Foreign Corruption and Money Laundering – A comparision of US & Singapore

25 Feb

It appears that banks have no qualms in enriching themselves with ill-gotten money as long as they are able to find legal loopholes.

The United States Senate Permanent subcommittee on Investigations has recently released a report documenting four case studies of how “Politically Exposed Persons” or PEPs (another term for dictators) have engaged the services of US lawyers, real estate and escrow agents, lobbyists, bankers, and university officials ‘to circumvent U.S. anti-money laundering and anti- corruption safeguards’.

This is comparable to Singapore’s status as a country for attracting questionable foreign monies.  According to the Singapore Democratic Party (SDP), much of the country’s wealth has been the result of the inflow of illegal money from neighbouring, especially corrupt Indonesian and Chinese businesses due to the secrecy provisions in banking.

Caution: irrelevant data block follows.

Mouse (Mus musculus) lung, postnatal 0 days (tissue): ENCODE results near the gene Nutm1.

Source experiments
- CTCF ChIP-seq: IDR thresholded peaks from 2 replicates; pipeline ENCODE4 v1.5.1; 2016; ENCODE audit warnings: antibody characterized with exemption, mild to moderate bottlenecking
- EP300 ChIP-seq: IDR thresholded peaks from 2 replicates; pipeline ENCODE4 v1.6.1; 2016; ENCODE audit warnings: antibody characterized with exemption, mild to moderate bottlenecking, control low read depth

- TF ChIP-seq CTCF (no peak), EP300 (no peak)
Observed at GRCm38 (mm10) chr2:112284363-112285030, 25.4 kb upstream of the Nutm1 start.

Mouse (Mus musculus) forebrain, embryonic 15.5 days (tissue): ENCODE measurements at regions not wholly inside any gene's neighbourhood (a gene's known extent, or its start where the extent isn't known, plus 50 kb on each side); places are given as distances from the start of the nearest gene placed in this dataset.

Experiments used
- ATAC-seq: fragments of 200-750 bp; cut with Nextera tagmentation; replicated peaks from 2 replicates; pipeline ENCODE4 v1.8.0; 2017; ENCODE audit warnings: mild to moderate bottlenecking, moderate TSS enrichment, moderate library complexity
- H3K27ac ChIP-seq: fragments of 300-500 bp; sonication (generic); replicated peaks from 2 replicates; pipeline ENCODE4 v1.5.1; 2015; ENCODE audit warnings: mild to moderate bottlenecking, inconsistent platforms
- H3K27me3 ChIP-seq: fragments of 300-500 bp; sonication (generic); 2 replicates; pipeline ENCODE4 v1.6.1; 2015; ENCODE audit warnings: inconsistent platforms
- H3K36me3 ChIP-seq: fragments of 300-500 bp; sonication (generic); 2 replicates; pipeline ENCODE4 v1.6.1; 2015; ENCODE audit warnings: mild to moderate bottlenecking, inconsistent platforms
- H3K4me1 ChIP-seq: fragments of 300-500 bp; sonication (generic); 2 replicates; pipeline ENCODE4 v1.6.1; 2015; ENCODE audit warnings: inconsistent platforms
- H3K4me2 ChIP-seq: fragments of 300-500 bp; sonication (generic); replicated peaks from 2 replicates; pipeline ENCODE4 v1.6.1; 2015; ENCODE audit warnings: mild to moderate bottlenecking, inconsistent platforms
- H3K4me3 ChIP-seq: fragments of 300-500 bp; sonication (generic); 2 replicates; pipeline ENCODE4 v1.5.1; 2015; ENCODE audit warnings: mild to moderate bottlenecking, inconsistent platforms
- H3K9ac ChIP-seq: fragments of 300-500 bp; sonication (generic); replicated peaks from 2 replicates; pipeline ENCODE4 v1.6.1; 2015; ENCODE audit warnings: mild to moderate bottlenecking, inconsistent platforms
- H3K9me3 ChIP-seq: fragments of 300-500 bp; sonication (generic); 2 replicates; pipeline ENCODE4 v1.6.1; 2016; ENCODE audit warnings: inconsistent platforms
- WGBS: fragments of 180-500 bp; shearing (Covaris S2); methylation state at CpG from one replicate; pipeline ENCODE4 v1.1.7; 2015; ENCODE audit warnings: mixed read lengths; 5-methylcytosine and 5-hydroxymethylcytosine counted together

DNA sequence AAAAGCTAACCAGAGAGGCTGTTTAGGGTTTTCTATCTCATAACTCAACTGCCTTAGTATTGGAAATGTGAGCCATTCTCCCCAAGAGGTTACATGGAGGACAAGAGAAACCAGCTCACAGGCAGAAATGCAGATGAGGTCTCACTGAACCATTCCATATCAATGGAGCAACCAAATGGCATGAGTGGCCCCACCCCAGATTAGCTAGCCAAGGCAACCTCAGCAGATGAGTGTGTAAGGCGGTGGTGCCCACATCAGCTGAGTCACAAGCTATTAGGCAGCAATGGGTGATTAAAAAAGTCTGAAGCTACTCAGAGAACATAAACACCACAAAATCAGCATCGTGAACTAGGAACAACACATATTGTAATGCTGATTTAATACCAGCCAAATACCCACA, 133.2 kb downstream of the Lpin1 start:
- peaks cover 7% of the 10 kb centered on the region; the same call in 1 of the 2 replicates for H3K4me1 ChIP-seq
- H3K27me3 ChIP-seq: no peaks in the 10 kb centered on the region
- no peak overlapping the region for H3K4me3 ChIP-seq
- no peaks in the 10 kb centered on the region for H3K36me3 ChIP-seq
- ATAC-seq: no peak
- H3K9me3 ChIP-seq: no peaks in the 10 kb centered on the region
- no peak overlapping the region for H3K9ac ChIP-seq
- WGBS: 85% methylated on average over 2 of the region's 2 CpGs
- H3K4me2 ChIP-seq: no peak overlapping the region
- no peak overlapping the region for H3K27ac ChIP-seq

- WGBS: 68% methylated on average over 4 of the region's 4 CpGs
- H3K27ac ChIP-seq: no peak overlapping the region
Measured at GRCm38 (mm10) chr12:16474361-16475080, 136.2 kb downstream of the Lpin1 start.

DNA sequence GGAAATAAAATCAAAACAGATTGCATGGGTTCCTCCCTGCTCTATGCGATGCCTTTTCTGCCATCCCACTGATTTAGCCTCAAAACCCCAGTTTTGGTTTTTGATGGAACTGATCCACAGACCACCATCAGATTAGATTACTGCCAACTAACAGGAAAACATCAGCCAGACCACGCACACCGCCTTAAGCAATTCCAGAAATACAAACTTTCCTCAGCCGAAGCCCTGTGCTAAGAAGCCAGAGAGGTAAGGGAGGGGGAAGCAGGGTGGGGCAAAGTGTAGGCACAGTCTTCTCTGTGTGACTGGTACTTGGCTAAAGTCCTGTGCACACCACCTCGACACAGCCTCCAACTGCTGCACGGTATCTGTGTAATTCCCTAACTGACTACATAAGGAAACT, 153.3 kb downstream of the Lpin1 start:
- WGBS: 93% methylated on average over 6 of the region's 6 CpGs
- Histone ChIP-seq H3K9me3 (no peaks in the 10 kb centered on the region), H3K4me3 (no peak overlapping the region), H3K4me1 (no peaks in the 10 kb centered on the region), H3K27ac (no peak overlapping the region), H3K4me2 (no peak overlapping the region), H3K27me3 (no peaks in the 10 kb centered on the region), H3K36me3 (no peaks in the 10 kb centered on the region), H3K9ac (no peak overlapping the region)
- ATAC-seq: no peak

In an opinion piece on the US report by Chris Albin-Lackey, a senior researcher for business and human rights for Human Rights Watch,

… legal loopholes and lax regulations let foreign kleptocrats treat America like a carefree shopping paradise while their people starve back home…


… it’s the easy relationships between corrupt officials and their U.S. business partners that really should attract scrutiny. Banks, lawyers, real estate agents and others have made hefty profits off their partnerships with some of the world’s biggest looters and most repressive politicians…

This situation parallels Singapore’s case. As another SDP commentary notes,

… Such an approach [of secrecy in attracting foreign money] not only attracts foreign funds but also foreign opprobrium. There are more than concerns that Singapore has become a tax haven in the mould of Switzerland, a place where individuals and corporations go to deposit their cash, often to avoid taxation in their own countries…


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